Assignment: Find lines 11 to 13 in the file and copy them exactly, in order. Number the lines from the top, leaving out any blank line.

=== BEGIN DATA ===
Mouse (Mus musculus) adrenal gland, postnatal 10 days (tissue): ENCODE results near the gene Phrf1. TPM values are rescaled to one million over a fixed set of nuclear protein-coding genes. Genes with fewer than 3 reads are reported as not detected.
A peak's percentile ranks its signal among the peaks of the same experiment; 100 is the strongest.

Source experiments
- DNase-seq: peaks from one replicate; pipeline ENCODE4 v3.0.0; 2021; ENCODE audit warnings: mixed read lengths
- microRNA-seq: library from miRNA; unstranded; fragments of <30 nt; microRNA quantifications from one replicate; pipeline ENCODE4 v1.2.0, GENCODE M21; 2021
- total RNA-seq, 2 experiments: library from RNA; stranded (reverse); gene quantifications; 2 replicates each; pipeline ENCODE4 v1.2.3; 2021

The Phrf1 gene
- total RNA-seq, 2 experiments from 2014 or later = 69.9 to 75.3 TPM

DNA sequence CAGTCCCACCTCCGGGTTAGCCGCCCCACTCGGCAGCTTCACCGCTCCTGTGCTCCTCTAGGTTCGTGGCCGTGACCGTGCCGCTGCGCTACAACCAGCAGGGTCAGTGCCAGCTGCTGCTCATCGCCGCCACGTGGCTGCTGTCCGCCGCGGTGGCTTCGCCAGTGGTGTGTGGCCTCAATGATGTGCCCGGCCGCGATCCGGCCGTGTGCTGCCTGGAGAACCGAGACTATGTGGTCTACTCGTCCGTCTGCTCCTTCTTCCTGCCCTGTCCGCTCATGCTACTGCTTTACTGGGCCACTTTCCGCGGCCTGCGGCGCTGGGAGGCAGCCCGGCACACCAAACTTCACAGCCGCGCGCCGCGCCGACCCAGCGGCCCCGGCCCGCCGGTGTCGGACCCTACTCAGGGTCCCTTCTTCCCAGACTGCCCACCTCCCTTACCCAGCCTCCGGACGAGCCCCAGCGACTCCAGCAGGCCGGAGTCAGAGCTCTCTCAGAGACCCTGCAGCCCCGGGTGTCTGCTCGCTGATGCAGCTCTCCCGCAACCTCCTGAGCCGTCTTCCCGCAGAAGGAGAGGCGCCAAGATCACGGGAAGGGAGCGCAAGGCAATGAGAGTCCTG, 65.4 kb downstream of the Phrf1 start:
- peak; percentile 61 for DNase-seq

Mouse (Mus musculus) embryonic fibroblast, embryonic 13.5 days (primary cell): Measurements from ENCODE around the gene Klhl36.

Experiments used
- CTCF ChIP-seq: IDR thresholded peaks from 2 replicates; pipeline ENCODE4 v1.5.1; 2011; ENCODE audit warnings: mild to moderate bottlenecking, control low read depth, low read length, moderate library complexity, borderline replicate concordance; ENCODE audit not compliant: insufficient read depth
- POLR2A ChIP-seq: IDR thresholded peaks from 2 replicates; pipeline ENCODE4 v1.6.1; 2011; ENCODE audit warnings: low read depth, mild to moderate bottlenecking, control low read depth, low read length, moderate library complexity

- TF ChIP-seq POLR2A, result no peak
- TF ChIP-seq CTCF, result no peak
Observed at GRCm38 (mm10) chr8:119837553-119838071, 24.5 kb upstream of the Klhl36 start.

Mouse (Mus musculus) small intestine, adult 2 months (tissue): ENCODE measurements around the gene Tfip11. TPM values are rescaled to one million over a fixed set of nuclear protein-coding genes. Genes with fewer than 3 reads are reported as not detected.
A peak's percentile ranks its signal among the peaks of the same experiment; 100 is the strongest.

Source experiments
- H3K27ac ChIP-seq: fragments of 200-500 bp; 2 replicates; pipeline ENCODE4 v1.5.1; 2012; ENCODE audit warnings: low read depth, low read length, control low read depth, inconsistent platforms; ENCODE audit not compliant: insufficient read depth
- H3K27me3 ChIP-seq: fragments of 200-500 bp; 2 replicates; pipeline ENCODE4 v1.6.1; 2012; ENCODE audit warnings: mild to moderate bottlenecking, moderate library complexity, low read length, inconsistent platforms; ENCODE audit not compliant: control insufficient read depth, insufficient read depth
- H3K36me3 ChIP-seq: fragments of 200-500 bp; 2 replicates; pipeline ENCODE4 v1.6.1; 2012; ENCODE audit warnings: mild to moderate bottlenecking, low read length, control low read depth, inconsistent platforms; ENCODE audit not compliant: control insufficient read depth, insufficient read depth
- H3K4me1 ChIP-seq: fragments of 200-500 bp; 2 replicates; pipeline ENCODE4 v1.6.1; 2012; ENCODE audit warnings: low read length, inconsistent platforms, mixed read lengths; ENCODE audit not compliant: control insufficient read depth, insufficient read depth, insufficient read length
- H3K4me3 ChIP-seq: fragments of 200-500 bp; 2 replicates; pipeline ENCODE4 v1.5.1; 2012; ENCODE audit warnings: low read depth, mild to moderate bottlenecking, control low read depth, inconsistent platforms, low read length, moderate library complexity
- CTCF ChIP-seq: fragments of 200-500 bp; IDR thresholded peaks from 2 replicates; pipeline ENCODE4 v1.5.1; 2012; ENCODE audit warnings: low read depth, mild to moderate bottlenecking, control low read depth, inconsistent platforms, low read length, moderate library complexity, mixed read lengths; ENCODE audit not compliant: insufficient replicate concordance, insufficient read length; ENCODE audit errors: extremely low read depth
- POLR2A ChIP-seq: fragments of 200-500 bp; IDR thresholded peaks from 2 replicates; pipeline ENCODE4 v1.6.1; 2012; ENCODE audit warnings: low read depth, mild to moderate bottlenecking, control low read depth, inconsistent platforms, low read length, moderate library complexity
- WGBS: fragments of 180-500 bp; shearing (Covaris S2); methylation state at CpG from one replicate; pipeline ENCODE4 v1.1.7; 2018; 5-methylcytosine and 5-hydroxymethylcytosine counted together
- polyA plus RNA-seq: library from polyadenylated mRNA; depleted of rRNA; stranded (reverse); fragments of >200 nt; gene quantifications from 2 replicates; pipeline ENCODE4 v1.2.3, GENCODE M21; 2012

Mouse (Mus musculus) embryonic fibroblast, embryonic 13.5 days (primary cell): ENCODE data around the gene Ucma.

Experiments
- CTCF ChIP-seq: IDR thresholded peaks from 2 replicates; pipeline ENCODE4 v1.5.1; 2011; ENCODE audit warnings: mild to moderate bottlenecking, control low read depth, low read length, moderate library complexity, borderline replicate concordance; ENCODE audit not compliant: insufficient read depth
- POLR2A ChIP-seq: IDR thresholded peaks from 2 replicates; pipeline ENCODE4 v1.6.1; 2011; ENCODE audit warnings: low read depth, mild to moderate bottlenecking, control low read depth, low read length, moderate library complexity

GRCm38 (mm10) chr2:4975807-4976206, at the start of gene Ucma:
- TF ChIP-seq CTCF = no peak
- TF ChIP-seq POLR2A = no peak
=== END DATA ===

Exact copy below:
Mouse (Mus musculus) embryonic fibroblast, embryonic 13.5 days (primary cell): Measurements from ENCODE around the gene Klhl36.

Experiments used
- CTCF ChIP-seq: IDR thresholded peaks from 2 replicates; pipeline ENCODE4 v1.5.1; 2011; ENCODE audit warnings: mild to moderate bottlenecking, control low read depth, low read length, moderate library complexity, borderline replicate concordance; ENCODE audit not compliant: insufficient read depth